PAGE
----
It became clear how much scarier the Omicron is than the Delta
Those who think Omicron is the mildest variant of the coronavirus should find out what the situation is in countries where this strain has already shown itself. The number of COVID-19 cases in Florida has increased by 948% as Omicron has hit the United States in a huge wave. The average number of hospitalizations in seven days increased by more than 40% during the week between Christmas and New Year’s Eve.
The figures are shocking: 984,000 new cases were reported in the U.S. on Jan. 3. If you look at the statistics after Dec. 25, however, you see that in the days following this kind of peak, the number of those infected drops precipitously. But, according to Reuters, this is only because there are not enough PCR tests.
The New York Times notes that it is extremely dangerous to underestimate omicron. Yes, it seems to be considered lighter than the deadly “delta,” but because of its incredible contagiousness, “it will still do terrible damage to the unvaccinated in the United States and around the world.” According to the NYT, immunocompromised people have developed such a fear of contagion that they are getting their fourth or even fifth shots, “although it is unclear whether it is safe or effective.”
The biggest problem is that the new variant of the coronavirus, announced by the WHO as a cause for concern, has still not supplanted the predecessor, as many virologists had hoped.
The Washington Post, for example, found that most of the new cases were in people who had already been vaccinated, with “omicron” 61 percent of infections and “delta” 38 percent.
The Washington Post sent its reporter to Rainbow Babies & Children’s Hospital, which, it turned out, had no available beds at all. And almost all patients were being treated for COVID-19. A year ago, none of the babies had contracted the previously known variants of the coronavirus. In addition to covid patients here are treated for severe forms of influenza and acute respiratory infections, as well as other illnesses requiring hospitalization. Claudia Hoyen, a pediatric infectious disease specialist, called the current bed situation the truest hospital crisis anyone had ever foreseen.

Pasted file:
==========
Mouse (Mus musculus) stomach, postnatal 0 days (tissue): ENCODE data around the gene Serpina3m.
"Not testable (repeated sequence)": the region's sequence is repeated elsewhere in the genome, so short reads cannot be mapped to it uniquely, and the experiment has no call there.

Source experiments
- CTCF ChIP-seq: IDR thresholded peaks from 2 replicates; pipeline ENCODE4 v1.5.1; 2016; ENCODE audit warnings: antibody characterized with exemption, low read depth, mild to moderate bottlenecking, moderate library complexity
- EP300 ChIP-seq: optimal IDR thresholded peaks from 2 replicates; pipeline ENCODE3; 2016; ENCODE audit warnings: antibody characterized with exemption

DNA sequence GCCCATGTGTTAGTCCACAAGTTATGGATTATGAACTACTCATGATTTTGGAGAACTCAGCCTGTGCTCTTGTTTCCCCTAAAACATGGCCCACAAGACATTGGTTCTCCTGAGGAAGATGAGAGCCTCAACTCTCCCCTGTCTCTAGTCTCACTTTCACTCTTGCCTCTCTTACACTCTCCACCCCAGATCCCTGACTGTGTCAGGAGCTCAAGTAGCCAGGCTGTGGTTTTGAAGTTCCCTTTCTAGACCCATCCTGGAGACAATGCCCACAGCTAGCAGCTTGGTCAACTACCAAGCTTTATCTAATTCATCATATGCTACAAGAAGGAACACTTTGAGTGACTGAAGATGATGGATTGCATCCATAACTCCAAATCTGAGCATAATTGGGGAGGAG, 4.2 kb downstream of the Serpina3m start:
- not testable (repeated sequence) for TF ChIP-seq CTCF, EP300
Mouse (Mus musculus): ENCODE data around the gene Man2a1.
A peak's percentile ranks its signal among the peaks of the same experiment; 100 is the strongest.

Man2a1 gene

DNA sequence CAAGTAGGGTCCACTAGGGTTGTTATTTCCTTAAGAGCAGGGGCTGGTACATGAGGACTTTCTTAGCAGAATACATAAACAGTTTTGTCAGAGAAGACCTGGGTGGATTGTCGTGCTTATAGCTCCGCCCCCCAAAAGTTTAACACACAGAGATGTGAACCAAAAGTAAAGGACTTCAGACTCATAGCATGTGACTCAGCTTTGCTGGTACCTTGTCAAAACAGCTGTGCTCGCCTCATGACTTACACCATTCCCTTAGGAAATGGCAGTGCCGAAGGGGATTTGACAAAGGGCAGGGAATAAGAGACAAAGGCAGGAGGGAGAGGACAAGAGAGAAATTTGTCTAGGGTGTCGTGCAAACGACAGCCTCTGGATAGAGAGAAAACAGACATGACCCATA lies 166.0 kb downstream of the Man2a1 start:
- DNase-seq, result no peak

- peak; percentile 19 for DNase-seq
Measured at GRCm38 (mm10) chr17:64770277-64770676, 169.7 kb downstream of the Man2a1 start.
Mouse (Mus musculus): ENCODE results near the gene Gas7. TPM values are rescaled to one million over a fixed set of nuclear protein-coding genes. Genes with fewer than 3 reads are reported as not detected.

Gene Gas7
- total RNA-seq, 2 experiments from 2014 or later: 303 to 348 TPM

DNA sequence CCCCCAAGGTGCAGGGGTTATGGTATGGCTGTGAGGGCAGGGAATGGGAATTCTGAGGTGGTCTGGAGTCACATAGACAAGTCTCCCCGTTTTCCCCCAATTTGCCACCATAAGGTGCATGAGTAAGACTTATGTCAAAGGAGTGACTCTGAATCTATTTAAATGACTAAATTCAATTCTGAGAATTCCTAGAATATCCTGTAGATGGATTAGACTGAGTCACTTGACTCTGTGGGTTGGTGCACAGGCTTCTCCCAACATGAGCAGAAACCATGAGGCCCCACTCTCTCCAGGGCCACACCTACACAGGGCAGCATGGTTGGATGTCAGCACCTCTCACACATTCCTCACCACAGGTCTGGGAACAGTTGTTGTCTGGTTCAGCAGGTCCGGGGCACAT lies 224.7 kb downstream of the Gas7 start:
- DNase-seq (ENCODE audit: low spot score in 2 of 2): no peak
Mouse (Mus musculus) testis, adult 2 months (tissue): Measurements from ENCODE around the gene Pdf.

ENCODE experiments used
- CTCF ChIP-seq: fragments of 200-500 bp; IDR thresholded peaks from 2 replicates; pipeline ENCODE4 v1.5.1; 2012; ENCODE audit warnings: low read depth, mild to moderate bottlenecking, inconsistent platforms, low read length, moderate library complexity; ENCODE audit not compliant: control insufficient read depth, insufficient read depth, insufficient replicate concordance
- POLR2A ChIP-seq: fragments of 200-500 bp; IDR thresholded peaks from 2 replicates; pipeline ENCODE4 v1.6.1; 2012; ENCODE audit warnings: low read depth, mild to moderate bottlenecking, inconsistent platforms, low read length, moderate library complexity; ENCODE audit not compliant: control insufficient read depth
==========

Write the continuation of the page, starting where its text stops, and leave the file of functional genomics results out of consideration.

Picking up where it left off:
In the U.S., there was a delusion a month ago that “we’ll get through,” but now some children in dire conditions have to be sent home, effectively depriving them of urgent hospitalization. According to the latest figures, the number of hospitalizations in the United States for children with Omicron and Delta has reached 800 a day, and it does not seem to be the limit.
Incidentally, in Britain, as in the U.S., several hospitals have already closed their doors to new patients, even though there are severe cases among them.
CNN publishes the article “Omicron may be less dangerous, but it’s twisting the American nation into a knot.” Author Stephen Collinson writes about people’s fatigue with bad news. Many have given up on the threat and are trying to live as if the covid isn’t there. But “the pandemic has reached its most paradoxical phase, with infection curves shooting vertically upward as hospitals overflow, but many Americans who first catch COVID-19 are brushing off the disease like a slight cold.”
The conclusion is that Omicron is a very sneaky contagion, if only because it gives the authorities and people hope that the pandemic will end soon, but at the cost of the lives of many people whom doctors will not be able to help because of the short-term shortage of beds in hospitals.